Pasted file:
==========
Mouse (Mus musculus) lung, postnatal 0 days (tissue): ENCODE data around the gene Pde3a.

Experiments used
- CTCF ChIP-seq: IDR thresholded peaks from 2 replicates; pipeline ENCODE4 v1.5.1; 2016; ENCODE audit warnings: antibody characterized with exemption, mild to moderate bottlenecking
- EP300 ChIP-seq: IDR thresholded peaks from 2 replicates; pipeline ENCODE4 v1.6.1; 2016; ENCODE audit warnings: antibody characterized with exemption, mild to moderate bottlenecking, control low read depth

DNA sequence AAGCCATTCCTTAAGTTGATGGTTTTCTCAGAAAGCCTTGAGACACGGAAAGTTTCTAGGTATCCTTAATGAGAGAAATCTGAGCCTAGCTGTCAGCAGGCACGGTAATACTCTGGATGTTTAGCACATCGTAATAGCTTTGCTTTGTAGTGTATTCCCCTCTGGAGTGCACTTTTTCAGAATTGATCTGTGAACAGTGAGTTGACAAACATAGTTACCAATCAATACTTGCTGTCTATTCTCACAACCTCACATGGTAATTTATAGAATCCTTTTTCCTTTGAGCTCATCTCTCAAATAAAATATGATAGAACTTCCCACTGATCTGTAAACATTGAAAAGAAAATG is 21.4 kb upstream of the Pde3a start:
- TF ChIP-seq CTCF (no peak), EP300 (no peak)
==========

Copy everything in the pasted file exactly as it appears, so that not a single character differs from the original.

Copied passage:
Mouse (Mus musculus) lung, postnatal 0 days (tissue): ENCODE data around the gene Pde3a.

Experiments used
- CTCF ChIP-seq: IDR thresholded peaks from 2 replicates; pipeline ENCODE4 v1.5.1; 2016; ENCODE audit warnings: antibody characterized with exemption, mild to moderate bottlenecking
- EP300 ChIP-seq: IDR thresholded peaks from 2 replicates; pipeline ENCODE4 v1.6.1; 2016; ENCODE audit warnings: antibody characterized with exemption, mild to moderate bottlenecking, control low read depth

DNA sequence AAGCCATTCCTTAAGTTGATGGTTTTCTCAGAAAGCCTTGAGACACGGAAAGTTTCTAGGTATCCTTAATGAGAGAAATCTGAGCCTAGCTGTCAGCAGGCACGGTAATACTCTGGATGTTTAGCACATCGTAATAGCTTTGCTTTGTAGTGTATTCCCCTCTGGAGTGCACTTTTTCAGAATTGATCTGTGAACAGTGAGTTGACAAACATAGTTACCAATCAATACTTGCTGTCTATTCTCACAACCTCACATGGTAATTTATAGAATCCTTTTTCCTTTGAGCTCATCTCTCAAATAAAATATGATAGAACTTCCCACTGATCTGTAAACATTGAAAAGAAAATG is 21.4 kb upstream of the Pde3a start:
- TF ChIP-seq CTCF (no peak), EP300 (no peak)